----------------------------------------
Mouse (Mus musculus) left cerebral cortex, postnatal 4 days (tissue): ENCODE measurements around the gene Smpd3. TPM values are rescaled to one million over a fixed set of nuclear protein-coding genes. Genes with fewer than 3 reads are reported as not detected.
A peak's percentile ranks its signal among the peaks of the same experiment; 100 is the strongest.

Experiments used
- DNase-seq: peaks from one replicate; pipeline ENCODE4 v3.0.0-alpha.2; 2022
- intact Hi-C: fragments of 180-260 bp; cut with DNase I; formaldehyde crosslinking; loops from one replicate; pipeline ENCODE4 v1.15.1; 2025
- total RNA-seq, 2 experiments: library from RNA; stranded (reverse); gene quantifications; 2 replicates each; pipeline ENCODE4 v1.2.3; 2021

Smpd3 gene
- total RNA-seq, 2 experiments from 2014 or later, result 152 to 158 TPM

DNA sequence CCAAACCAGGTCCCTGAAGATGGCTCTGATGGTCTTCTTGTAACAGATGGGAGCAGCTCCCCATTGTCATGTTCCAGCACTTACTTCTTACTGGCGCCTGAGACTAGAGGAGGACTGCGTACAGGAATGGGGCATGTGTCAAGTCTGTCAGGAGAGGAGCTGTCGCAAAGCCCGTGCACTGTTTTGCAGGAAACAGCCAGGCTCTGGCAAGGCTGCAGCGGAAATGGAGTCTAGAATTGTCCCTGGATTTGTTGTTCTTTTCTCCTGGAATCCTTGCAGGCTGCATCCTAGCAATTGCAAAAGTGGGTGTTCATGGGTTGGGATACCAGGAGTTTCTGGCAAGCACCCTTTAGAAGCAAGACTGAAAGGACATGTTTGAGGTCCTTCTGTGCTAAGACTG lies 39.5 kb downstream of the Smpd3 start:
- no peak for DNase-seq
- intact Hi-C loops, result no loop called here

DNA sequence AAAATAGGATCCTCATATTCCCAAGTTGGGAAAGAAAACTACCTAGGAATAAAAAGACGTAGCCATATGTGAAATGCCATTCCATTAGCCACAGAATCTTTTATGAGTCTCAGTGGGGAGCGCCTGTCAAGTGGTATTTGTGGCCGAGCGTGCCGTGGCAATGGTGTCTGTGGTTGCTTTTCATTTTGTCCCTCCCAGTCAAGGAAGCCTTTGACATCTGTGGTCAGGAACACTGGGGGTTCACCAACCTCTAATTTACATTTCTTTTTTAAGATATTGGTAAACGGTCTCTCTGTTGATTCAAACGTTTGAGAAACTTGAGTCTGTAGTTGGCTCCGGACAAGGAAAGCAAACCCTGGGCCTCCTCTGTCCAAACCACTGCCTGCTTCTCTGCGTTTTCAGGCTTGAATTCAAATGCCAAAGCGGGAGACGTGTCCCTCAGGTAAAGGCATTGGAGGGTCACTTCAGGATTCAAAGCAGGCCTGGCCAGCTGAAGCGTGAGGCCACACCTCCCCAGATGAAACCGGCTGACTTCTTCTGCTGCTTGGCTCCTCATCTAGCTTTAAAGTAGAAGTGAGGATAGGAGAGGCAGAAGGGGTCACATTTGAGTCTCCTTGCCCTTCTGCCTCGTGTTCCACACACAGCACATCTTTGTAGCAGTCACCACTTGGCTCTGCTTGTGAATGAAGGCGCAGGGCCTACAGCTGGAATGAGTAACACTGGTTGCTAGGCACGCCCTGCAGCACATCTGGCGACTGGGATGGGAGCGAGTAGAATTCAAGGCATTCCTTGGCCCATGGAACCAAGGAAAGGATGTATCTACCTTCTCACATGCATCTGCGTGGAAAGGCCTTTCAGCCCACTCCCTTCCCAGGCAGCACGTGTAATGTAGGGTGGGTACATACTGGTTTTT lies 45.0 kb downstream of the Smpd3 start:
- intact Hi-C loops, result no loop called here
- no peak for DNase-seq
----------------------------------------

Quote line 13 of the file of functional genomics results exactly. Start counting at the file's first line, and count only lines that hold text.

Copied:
- intact Hi-C loops, result no loop called here